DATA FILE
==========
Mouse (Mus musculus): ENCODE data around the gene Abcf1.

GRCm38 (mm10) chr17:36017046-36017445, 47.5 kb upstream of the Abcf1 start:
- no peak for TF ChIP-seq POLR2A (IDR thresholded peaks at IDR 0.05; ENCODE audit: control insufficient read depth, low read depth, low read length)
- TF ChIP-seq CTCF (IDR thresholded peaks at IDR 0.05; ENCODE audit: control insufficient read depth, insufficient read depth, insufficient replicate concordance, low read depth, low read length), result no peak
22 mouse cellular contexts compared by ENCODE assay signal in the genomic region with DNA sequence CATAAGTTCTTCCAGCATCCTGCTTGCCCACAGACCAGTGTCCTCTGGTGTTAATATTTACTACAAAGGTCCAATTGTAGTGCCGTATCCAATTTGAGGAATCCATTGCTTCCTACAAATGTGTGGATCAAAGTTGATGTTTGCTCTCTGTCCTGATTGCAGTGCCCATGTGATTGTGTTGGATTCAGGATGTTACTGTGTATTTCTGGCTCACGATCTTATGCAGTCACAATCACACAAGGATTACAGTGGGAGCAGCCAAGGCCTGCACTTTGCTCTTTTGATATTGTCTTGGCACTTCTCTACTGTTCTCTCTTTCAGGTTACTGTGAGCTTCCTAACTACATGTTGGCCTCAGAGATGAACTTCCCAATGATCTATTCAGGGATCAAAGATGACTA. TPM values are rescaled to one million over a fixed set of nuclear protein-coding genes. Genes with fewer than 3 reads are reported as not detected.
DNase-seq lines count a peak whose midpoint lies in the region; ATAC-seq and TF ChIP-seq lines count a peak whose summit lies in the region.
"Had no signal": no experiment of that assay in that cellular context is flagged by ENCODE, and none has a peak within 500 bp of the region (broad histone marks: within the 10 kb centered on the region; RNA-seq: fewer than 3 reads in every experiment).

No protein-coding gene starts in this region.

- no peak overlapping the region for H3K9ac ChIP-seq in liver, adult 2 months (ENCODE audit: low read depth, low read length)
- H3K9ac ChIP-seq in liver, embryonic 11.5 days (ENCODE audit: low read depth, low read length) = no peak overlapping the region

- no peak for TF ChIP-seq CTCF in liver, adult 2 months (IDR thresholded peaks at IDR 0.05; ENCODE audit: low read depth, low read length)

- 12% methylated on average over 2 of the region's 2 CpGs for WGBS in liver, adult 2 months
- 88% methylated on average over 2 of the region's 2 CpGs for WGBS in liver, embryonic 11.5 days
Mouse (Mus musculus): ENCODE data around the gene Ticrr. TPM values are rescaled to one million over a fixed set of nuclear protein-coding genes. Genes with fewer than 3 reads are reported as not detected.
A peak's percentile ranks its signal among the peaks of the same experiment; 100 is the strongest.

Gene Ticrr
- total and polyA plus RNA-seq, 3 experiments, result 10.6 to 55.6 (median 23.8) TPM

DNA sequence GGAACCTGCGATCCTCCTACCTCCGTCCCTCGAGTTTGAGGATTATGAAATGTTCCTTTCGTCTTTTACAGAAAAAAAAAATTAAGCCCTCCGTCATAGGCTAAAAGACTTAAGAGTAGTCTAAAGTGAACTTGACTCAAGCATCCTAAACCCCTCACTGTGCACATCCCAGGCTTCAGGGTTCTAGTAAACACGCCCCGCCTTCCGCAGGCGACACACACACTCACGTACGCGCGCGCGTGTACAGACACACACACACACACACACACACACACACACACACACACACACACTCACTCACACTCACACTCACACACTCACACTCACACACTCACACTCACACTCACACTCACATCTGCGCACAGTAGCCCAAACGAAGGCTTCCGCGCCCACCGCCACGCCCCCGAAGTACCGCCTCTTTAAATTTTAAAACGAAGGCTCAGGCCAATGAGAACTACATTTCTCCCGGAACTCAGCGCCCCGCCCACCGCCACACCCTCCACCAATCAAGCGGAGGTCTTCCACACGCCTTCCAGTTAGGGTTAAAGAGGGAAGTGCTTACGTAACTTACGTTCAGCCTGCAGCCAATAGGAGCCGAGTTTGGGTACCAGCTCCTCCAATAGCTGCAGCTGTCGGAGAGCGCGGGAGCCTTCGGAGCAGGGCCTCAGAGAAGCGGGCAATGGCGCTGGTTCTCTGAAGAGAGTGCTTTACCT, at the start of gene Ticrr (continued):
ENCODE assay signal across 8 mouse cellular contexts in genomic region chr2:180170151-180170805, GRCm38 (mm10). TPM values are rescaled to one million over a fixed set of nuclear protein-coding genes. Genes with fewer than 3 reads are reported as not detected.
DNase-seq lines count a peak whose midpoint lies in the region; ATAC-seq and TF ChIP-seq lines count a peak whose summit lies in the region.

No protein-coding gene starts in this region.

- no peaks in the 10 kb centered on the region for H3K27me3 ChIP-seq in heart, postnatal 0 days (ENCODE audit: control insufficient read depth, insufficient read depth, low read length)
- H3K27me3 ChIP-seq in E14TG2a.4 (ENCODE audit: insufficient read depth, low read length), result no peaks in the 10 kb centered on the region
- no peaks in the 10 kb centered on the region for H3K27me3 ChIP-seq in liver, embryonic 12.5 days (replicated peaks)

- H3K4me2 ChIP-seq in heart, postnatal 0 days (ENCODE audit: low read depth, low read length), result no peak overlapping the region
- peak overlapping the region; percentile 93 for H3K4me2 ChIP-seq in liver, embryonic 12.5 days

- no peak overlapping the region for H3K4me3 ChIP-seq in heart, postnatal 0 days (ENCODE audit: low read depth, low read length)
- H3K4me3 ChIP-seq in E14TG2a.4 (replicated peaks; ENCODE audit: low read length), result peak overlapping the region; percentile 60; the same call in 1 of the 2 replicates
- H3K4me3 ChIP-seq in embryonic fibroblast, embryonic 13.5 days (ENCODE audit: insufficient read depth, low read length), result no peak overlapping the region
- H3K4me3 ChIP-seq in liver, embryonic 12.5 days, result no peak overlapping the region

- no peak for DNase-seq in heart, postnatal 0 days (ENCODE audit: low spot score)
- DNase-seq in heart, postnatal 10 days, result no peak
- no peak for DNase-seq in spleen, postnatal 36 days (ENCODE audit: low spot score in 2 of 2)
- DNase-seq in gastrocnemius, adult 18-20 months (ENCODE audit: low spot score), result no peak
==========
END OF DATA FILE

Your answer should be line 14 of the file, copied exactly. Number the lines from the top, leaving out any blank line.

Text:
Mouse (Mus musculus): ENCODE data around the gene Ticrr. TPM values are rescaled to one million over a fixed set of nuclear protein-coding genes. Genes with fewer than 3 reads are reported as not detected.